Temperature of an Einstein solid

Reference: Daniel V. Schroeder, An Introduction to Thermal Physics, (Addison-Wesley, 2000) – Problem 3.5.

The definition of temperature in terms of entropy is

\displaystyle  \frac{1}{T}\equiv\frac{\partial S}{\partial U} \ \ \ \ \ (1)

Given a formula for the entropy of a system, we can use this relation to work out its temperature. As an example, we’ll look at the Einstein solid in the low temperature case where the number {q} of energy quanta (each of size {\epsilon}) is much less than the number {N} of oscillators: {q\ll N}. The multiplicity of such a system is approximately

\displaystyle  \Omega\approx\left(\frac{Ne}{q}\right)^{q} \ \ \ \ \ (2)

The total energy of the system is {U=q\epsilon} so we can write this in terms of {U} as

\displaystyle  \Omega\approx\left(\frac{N\epsilon e}{U}\right)^{q} \ \ \ \ \ (3)

so the entropy is

\displaystyle   S \displaystyle  = \displaystyle  k\ln\Omega\ \ \ \ \ (4)
\displaystyle  \displaystyle  = \displaystyle  \frac{kU}{\epsilon}\left(\ln\left(\epsilon N\right)+1-\ln U\right) \ \ \ \ \ (5)

The partial derivative in 1 implies that we’re holding {N} fixed, so we get, using the product rule:

\displaystyle   \frac{1}{T} \displaystyle  = \displaystyle  \frac{k}{\epsilon}\left(\ln\left(\epsilon N\right)+1-\ln U\right)-\frac{k}{\epsilon}\ \ \ \ \ (6)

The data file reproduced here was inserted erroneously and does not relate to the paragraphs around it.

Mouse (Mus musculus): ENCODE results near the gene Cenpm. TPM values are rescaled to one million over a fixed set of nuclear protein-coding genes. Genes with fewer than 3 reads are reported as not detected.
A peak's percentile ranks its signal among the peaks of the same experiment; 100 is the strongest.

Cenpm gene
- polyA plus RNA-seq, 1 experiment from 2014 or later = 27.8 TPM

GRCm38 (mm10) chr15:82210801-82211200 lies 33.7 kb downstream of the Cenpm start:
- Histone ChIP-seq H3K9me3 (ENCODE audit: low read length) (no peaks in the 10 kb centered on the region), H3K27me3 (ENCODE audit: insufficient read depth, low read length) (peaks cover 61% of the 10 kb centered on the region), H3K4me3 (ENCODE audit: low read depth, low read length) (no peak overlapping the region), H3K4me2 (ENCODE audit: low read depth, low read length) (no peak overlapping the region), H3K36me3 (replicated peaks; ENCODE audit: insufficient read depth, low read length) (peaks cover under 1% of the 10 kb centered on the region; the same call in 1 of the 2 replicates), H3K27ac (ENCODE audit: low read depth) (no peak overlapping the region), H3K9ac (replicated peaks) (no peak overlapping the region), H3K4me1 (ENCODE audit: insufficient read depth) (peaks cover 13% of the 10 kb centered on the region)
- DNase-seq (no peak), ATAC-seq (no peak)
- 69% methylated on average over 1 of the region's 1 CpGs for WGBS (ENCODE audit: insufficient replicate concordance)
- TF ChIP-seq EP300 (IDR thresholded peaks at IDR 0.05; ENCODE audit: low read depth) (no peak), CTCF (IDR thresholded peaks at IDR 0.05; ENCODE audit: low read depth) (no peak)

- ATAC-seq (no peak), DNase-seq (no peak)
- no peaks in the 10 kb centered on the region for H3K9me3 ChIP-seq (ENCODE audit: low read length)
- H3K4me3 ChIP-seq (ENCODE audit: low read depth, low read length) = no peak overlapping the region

\displaystyle  \displaystyle  = \displaystyle  \frac{k}{\epsilon}\left(\ln\left(\epsilon N\right)-\ln U\right)\ \ \ \ \ (7)
\displaystyle  \ln U \displaystyle  = \displaystyle  \ln\left(\epsilon N\right)-\frac{\epsilon}{kT}\ \ \ \ \ (8)
\displaystyle  U \displaystyle  = \displaystyle  N\epsilon e^{-\epsilon/kT} \ \ \ \ \ (9)

Since we assumed {q\ll N}, this is equivalent to requiring {U=q\epsilon\ll N\epsilon}, so this result is valid only for low temperatures, as we’d expect. [Note that for high temperatures, {e^{-\epsilon/kT}\rightarrow1} so {U\rightarrow N\epsilon} which violates the assumption {U\ll N\epsilon}.]

Schroeder works out the energy-temperature relation for the other extreme {U\gg N\epsilon} in his section 3.1, with the result

\displaystyle  U=NkT \ \ \ \ \ (10)

In this case, there are enough energy quanta that every degree of freedom in all oscillators is excited and since there are two degrees of freedom per oscillator, this agrees with the equipartition theorem which says that every degree of freedom has an associated {\frac{1}{2}kT} of kinetic energy.

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